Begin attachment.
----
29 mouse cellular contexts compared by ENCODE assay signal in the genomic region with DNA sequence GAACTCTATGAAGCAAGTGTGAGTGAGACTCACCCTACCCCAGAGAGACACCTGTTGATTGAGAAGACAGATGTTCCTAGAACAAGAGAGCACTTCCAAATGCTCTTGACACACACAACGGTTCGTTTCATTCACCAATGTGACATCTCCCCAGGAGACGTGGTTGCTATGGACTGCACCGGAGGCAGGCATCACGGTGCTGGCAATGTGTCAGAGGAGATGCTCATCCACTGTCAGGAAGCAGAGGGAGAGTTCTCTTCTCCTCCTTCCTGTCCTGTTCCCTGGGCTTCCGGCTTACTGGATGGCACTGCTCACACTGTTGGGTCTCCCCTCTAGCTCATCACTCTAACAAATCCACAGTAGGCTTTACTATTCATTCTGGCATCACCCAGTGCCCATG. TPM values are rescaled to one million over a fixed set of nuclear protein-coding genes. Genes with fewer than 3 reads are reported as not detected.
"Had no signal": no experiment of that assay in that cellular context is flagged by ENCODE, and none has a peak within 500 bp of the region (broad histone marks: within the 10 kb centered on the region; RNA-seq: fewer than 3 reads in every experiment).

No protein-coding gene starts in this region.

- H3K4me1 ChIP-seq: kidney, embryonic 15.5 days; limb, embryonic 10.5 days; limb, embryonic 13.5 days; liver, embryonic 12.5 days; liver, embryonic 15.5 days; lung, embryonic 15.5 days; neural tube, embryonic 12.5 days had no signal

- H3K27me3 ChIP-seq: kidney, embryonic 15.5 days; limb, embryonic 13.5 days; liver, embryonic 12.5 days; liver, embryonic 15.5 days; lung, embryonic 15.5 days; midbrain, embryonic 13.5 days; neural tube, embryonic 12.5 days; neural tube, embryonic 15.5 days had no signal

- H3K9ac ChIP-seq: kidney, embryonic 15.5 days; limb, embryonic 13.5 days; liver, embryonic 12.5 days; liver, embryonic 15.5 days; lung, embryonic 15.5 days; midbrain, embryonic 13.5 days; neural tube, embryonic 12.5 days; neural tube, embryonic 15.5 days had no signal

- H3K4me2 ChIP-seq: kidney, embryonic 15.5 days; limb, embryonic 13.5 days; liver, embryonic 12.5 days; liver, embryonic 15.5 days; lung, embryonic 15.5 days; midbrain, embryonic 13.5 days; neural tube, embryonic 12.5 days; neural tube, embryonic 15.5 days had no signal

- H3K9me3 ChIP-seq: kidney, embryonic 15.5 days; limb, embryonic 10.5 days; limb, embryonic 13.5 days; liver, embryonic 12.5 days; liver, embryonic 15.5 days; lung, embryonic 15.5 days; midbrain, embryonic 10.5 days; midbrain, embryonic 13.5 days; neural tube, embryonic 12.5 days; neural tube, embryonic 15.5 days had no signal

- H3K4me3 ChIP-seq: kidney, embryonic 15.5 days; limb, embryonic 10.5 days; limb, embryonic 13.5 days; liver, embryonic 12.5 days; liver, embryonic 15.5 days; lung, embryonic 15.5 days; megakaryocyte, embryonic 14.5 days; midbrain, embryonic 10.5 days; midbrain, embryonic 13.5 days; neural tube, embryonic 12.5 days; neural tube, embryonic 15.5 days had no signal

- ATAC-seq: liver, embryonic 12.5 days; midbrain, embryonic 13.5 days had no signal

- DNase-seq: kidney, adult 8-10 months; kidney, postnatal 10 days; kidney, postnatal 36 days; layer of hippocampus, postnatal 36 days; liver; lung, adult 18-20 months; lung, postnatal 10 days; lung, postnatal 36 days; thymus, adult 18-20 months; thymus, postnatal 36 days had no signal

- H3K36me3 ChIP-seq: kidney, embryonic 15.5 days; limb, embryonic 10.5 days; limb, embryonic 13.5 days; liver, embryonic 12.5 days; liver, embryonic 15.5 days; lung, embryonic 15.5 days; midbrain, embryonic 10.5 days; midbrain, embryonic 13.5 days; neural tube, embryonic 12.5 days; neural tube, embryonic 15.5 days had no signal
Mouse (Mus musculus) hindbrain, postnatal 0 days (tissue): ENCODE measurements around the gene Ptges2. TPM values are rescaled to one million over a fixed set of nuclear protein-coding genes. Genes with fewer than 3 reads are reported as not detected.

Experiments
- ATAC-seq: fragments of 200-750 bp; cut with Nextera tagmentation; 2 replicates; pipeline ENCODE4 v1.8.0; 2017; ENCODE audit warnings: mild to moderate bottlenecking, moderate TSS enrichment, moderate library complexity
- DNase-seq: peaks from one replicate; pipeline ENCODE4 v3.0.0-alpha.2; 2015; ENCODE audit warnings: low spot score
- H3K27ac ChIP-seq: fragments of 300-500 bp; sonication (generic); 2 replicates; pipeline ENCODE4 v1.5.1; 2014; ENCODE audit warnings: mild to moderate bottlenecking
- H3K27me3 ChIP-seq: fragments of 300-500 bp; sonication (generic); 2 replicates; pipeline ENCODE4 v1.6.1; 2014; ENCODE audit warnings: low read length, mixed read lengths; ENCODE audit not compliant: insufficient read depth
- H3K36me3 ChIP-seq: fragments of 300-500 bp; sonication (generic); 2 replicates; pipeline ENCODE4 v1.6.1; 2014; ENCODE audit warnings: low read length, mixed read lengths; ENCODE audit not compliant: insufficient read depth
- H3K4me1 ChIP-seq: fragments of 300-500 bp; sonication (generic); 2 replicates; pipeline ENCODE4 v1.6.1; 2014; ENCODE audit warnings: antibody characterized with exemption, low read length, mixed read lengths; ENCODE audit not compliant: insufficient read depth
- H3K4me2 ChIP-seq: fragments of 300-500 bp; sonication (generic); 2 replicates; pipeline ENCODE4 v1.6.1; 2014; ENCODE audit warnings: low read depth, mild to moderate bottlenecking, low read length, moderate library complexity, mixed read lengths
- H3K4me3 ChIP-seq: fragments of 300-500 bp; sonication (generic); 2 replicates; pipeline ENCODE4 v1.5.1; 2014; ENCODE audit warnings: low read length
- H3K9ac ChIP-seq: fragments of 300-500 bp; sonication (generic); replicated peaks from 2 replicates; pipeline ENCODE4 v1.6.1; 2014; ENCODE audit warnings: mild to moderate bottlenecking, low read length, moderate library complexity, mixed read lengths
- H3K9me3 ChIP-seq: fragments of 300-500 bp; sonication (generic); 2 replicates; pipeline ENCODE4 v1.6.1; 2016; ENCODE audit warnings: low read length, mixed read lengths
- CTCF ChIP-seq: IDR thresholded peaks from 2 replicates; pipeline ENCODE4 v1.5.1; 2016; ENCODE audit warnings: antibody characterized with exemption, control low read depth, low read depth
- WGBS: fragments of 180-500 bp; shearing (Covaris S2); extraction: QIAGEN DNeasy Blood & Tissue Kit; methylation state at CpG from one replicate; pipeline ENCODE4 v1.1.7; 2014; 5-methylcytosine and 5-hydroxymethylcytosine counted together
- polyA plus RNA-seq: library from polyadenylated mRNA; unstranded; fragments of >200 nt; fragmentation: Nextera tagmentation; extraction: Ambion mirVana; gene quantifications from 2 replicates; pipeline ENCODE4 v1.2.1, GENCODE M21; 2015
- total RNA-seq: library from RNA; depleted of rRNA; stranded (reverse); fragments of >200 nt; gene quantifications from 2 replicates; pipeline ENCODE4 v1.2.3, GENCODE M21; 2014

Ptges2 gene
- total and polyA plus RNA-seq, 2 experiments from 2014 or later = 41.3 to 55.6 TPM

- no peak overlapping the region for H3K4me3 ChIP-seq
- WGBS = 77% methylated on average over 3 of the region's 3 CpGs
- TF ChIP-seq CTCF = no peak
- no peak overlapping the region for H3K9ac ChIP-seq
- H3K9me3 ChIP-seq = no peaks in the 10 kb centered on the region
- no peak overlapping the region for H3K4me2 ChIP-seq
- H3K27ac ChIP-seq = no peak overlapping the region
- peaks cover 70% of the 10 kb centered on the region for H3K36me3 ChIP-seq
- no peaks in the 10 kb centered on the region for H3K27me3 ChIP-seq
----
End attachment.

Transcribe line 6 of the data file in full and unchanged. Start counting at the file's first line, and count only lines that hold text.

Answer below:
- H3K9ac ChIP-seq: kidney, embryonic 15.5 days; limb, embryonic 13.5 days; liver, embryonic 12.5 days; liver, embryonic 15.5 days; lung, embryonic 15.5 days; midbrain, embryonic 13.5 days; neural tube, embryonic 12.5 days; neural tube, embryonic 15.5 days had no signal